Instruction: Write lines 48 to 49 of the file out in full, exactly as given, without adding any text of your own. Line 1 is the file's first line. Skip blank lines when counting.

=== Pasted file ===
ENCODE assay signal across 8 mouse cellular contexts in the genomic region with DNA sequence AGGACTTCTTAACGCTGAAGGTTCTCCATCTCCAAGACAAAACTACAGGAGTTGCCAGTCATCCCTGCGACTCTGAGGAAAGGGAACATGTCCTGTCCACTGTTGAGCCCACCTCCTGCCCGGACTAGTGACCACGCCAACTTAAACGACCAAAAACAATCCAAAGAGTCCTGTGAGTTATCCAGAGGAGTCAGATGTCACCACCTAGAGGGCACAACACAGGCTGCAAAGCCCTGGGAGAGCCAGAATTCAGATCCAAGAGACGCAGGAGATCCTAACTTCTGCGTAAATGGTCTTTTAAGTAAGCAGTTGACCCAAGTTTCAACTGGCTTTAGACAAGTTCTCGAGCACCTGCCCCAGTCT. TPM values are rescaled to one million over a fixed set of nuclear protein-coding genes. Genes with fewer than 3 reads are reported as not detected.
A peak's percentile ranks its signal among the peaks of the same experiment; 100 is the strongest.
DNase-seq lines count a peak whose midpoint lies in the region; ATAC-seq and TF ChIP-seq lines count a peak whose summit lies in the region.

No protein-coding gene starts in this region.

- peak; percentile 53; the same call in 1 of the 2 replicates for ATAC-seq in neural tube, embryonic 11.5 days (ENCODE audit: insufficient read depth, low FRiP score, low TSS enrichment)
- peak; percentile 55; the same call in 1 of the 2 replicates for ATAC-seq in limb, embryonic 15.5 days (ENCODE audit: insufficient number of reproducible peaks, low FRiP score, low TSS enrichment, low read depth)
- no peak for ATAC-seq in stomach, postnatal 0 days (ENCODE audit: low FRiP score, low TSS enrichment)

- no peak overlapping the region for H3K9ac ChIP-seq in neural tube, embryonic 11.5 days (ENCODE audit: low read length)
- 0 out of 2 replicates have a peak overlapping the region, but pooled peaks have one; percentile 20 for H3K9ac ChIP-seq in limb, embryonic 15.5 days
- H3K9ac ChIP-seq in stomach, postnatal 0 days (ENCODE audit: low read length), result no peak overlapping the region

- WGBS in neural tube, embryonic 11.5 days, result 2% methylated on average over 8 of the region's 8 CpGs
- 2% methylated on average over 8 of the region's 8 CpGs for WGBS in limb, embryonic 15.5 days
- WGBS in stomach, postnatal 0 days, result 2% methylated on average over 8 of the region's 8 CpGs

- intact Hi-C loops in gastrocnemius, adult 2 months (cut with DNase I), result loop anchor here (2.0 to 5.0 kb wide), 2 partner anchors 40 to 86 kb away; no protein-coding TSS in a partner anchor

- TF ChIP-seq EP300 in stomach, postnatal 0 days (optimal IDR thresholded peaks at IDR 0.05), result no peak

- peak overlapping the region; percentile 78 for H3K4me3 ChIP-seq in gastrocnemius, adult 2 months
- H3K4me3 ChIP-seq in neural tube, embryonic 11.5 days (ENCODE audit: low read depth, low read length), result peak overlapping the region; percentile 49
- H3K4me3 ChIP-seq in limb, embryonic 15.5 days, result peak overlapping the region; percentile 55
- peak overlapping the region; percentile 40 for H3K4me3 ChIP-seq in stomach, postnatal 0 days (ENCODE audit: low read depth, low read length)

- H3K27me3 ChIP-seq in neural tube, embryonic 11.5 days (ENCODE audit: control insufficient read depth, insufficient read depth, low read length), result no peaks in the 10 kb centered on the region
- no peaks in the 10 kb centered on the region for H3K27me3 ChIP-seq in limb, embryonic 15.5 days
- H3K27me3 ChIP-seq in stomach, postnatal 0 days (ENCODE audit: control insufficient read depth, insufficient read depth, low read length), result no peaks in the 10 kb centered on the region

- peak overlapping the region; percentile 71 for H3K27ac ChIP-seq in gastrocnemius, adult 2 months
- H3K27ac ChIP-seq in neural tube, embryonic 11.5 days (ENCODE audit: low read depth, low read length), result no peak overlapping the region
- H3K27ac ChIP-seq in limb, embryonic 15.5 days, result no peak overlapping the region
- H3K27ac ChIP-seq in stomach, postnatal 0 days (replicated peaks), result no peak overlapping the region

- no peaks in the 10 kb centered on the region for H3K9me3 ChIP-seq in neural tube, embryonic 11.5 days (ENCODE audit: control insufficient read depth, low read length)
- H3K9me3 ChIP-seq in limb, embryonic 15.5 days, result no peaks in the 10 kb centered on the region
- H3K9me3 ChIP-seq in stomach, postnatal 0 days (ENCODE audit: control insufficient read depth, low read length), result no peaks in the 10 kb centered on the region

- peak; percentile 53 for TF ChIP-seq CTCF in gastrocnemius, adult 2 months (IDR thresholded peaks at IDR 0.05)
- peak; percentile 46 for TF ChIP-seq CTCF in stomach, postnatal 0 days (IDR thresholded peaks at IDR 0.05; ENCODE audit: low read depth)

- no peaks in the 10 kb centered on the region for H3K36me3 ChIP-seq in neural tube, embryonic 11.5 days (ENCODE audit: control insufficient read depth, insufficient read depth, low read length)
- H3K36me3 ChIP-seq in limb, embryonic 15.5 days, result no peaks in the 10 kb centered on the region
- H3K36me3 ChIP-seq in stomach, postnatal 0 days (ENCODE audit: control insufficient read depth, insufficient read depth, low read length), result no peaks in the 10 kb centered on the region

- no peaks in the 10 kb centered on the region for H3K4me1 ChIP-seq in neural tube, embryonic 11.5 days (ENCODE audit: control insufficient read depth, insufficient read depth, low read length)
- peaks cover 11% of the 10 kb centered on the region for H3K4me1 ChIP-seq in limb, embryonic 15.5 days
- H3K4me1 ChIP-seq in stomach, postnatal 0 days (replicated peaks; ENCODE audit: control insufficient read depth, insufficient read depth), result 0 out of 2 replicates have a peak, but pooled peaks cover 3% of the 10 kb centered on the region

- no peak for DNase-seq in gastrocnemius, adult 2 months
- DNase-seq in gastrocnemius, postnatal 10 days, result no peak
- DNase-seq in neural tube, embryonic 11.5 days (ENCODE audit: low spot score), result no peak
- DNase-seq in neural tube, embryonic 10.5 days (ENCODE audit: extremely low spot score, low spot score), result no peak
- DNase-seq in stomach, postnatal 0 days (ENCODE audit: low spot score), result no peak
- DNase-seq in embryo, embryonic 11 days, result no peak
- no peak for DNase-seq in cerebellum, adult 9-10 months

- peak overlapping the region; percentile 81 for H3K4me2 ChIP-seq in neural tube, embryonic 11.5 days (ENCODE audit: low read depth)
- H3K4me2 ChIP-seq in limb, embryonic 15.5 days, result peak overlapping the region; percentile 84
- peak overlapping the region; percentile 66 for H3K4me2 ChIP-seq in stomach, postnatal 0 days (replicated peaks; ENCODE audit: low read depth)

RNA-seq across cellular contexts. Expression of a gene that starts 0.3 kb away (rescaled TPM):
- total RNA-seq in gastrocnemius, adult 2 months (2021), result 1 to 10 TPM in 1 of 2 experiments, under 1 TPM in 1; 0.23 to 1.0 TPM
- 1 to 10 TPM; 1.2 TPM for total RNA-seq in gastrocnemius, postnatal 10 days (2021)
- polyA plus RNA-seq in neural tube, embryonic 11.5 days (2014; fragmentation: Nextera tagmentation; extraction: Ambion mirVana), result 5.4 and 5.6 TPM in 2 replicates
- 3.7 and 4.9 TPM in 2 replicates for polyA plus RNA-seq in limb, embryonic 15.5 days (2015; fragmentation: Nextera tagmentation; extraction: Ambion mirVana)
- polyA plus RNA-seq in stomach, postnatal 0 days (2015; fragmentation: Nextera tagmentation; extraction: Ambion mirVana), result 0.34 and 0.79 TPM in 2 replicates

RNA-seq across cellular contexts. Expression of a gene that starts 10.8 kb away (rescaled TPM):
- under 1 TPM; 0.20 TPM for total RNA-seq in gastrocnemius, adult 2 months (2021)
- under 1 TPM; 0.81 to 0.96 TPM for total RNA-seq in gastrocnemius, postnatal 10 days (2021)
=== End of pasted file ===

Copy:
RNA-seq across cellular contexts. Expression of a gene that starts 0.3 kb away (rescaled TPM):
- total RNA-seq in gastrocnemius, adult 2 months (2021), result 1 to 10 TPM in 1 of 2 experiments, under 1 TPM in 1; 0.23 to 1.0 TPM